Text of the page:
ADOT continues to gather public input for Grand Canyon Airport plan

ADOT will discuss the Grand Canyon Airport master plan.

Photo/NPS

ADOT will discuss the Grand Canyon Airport master plan.

PHOENIX — The master plan study process for Grand Canyon National Park Airport, owned and operated by the Arizona Department of Transportation (ADOT), continued with a public information workshop Aug. 24 in Phoenix.

Those attending the open house at the Capitol Historic Museum had the opportunity to review and comment on the study team’s forecast of aviation demand, assessment of current airport facility capabilities and suggested facility improvements to meet anticipated demand over the next 20 years.

The airport is the only state owned airport in Arizona and is operated by (ADOT).

In 2014, ADOT directors reported to Tusayan Town Council members that they were seeing security areas maxed out at the main terminal, which was forcing security lines to stretch to the runway, and had passengers waiting on the airport tarmac.

Safety and infrastructure concerns noted include an outdated and undersized terminal and restroom facilities and limited retail space and water system. Additionally, the directors said damaged sidewalks, retaining walls and steps leading to the entrance were slowly deteriorating. The steps were also a concern because they are not up to regulation with the Americans with Disabilities Act (ADA) and do not provide ramps to bypass the steps.

A previous plan, which included a new terminal and possibly digging a private well exclusively for airport use, is no longer valid, according to Grand Canyon Airport Manager Michael Thomas.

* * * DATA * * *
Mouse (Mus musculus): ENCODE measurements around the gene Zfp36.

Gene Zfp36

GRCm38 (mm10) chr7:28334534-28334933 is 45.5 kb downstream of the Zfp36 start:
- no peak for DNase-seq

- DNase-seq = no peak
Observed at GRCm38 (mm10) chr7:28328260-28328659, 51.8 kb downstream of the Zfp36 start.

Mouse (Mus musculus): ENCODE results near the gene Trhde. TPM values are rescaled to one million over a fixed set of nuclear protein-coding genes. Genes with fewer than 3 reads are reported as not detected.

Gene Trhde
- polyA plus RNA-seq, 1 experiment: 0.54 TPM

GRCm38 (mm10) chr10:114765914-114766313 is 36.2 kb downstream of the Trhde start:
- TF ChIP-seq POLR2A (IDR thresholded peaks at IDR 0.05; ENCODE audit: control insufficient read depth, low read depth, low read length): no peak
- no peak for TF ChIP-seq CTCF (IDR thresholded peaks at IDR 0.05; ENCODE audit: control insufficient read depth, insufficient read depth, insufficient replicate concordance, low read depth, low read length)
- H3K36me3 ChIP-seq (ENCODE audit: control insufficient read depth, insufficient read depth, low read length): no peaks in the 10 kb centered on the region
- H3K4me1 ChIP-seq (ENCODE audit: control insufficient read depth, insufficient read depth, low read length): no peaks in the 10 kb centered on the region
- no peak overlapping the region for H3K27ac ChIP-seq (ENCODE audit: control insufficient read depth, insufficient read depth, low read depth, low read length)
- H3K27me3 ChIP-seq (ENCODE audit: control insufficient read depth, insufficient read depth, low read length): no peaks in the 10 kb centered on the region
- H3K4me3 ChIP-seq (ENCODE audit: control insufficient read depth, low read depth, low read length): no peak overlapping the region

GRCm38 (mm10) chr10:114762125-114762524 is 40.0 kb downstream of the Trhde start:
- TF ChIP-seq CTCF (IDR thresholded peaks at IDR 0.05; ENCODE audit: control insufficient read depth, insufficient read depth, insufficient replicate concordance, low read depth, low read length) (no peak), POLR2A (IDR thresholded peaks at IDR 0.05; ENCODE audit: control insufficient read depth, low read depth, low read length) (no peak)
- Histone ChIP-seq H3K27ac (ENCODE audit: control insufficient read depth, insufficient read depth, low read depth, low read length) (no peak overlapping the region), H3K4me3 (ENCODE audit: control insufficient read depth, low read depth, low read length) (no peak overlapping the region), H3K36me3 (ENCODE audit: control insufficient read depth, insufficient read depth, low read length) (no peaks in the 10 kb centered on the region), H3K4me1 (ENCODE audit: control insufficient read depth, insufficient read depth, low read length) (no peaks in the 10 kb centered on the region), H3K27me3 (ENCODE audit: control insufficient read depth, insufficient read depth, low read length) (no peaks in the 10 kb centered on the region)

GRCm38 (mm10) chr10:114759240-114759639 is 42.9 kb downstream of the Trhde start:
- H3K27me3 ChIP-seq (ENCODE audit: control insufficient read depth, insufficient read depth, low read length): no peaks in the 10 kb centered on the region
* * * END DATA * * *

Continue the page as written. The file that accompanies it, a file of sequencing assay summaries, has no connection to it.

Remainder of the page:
“The master plan will give us our capital improvement possible projects for the next five to 10 years,” Thomas said. “They’ll look at market rates on the airport, the infrastructure and utilities of the airport, they look at the inventory and the traffic you have at the airport — who’s using it and who possibly could use it.”

And if it is determined a new terminal needs to be constructed, Thomas said it could take up to 10 years for the project to be completed in order to secure funding and complete any environmental studies that may need to be made.

“If there’s going to be a terminal built at the airport, if the master plan determines that, we are talking about maybe 10 years from now,” he said.

The Federal Aviation Administration requires airports to update master plans every 10 years.

The Grand Canyon National Park Airport Master Plan Study began in fall 2015. The current phase of the study presents a preferred development concept along with potential improvements for the airport.

Grand Canyon Airport encompasses 858 acres and is the fourth busiest commercial airport in Arizona, behind Sky Harbor International Airport, Tucson International Airport and Mesa Gateway. The airport has around 330,000 flight passengers (those paying for a helicopter or airplane ride) annually.

In addition to public meetings, comments and questions can be provided to the study team online at azdot.gov/gcnairportmasterplan, by phone at (800) 574-6334 or by mail to Grand Canyon Airport Master Plan Study, c/o Coffman Associates, 4835 E. Cactus Rd., Ste. 235, Scottsdale, Arizona 85254.

More information on the Grand Canyon Airport and the master plan study can be found at azdot.gov/gcnairportmasterplan.

Comments

Comments are not posted immediately. Submissions must adhere to our Use of Service Terms of Use agreement. Rambling or nonsensical comments may not be posted. Comment submissions may not exceed a 200 word limit, and in order for us to reasonably manage this feature we may limit excessive comment entries.

Use the comment form below to begin a discussion about this content.